On Feb. 17, a woman in New York was arrested for her alleged involvement in a fraudulent check scheme. The next day, police announced that she had been charged with misdemeanor petit larceny, felony possession of a forged instrument and that more arrests were pending. The 51-year-old woman is accused of executing a check-cashing scam in Ulster, Kingston and Saugerties. The arrest resulted from a local grocer's complaint on Nov. 17 regarding several payroll checks from various businesses that proved to be fraudulent.
The search of a residence in connection with a nearly three-month investigation has led to a 57-year-old Wellsville man being taken into custody. The man is accused of burglarizing a laundromat and a disco in the community. The initial alleged offense occurred on July 8 as the man reportedly burglarized the laundromat. The second incident took place on Sept. 7 when the man reportedly broke into the same business a second time. The disco break-in occurred on Sept. 14.
Residents of Nassau County are expected to follow the law, or risk arrest and conviction. Those who enforce the law are supposed to follow the rules, too. Laws exist to restrict the ability of the police to abuse their authority, through random searches and other things forbidden by the Bill of Rights. This helps try to maintain a balance between the power of the government and our right to a criminal defense.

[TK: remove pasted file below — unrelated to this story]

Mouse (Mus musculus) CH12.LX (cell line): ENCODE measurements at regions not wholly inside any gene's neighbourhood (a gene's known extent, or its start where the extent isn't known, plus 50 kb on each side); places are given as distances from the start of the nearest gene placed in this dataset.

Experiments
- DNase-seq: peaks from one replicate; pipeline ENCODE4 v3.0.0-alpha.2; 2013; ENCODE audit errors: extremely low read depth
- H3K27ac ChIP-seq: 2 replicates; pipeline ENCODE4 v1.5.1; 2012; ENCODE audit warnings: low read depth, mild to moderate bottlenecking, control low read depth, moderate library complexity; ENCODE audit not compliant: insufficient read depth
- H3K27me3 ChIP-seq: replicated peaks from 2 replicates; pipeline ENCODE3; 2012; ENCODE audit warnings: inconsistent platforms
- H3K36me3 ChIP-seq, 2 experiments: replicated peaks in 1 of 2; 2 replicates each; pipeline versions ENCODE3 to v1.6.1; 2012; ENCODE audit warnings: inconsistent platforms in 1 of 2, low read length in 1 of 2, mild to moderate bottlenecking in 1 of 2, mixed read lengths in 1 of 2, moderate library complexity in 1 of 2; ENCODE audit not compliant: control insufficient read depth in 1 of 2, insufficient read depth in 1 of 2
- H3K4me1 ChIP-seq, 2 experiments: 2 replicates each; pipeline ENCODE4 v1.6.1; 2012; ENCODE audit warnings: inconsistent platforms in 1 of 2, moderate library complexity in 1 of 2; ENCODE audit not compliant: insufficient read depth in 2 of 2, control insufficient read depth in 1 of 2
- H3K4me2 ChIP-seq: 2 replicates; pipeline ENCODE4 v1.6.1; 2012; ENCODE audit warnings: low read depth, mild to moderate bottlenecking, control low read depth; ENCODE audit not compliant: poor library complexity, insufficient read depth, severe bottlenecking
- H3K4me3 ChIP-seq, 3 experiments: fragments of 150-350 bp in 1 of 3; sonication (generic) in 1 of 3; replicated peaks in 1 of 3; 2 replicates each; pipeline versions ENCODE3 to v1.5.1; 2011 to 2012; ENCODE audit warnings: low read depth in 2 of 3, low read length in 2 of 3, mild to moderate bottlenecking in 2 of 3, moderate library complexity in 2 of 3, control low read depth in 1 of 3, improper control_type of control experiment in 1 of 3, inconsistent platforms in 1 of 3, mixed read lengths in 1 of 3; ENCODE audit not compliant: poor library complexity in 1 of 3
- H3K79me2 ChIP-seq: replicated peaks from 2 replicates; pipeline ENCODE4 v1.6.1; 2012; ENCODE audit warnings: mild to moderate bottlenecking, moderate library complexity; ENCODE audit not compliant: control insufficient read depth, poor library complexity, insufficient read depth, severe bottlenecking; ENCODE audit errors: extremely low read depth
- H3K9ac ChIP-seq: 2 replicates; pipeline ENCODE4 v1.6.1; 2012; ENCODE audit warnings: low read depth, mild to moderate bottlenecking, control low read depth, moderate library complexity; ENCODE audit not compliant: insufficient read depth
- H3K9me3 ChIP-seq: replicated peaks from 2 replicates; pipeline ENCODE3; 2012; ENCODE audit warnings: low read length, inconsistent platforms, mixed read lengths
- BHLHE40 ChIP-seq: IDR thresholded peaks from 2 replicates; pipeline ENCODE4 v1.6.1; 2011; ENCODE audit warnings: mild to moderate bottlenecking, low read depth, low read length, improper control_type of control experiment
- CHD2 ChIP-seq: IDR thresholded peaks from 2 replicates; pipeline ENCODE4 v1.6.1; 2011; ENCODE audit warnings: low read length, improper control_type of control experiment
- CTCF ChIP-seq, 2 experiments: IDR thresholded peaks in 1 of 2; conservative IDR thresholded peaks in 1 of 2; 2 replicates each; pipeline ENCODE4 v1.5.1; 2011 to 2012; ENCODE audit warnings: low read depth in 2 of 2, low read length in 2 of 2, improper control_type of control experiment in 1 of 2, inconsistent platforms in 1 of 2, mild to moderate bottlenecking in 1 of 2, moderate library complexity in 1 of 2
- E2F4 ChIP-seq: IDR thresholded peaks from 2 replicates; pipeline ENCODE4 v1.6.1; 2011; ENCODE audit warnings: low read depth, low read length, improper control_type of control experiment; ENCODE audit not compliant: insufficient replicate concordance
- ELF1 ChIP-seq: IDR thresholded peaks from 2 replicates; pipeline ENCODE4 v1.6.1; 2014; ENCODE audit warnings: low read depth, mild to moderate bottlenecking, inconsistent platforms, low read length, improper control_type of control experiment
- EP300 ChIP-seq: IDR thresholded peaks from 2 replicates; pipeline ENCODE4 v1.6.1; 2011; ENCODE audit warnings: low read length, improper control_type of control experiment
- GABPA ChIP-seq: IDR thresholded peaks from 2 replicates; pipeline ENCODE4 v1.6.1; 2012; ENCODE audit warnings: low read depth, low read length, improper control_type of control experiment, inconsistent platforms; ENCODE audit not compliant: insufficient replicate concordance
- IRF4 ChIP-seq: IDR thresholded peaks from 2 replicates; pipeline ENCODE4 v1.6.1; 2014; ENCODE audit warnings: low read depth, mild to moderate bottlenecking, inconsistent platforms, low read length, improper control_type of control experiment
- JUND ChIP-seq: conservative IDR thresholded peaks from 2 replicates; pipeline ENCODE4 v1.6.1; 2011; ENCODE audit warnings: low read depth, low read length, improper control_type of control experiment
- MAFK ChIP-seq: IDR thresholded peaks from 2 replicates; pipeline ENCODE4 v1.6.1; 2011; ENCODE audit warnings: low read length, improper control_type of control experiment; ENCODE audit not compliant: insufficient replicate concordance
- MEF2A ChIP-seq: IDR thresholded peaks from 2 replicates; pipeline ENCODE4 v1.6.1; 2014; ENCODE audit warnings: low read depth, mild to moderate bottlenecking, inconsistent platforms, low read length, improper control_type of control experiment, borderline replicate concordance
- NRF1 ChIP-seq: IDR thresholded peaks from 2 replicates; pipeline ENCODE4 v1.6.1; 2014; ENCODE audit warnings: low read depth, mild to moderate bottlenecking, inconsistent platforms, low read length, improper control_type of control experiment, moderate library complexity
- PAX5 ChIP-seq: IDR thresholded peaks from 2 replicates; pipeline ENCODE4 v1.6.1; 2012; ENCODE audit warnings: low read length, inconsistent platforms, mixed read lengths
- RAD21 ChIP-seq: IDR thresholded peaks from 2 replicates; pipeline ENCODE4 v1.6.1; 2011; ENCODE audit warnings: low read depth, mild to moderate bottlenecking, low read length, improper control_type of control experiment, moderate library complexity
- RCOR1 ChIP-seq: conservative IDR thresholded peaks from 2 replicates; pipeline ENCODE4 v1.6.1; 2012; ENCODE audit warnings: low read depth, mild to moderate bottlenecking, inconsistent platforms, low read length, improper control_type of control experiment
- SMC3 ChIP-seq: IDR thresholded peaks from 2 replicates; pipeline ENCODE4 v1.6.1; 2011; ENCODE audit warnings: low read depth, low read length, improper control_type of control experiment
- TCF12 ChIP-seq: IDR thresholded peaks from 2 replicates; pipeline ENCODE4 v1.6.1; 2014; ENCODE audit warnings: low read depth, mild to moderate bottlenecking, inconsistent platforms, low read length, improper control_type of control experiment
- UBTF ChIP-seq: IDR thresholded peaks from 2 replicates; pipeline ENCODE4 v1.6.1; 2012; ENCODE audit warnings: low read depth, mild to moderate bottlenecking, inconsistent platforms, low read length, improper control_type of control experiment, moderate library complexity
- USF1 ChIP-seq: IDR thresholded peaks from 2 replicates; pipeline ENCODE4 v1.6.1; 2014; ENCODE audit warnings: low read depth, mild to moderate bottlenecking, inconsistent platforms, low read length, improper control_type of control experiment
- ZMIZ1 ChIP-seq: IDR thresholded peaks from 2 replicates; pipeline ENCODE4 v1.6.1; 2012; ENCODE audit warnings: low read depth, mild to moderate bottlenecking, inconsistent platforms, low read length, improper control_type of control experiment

Many people believe that art is a reflection of the human experience, without necessarily being a literal interpretation of it. But can art also be used as evidence in a criminal investigation into the artist? How reliable would such evidence be, given how subjective and prone to exaggeration art often is?
On March 31, we shared a story of a wrongful conviction being overturned after the defendant spent seven years in prison for a crime she did not commit. Unfortunately, the criminal justice system puts more innocent people behind bars than some would like to admit. Sometimes, people spend decades unjustly locked up, as in the case of a New York man who is expected to be set free on or around April 8 after nearly 25 years in prison.
On a night in 1989, the lives of five men changed forever when a young woman was attacked while jogging in Central Park. The five men were tried and convicted for the assault and sentenced to prison. But over a decade later in 2002, another man confessed to the crime and the men were exonerated.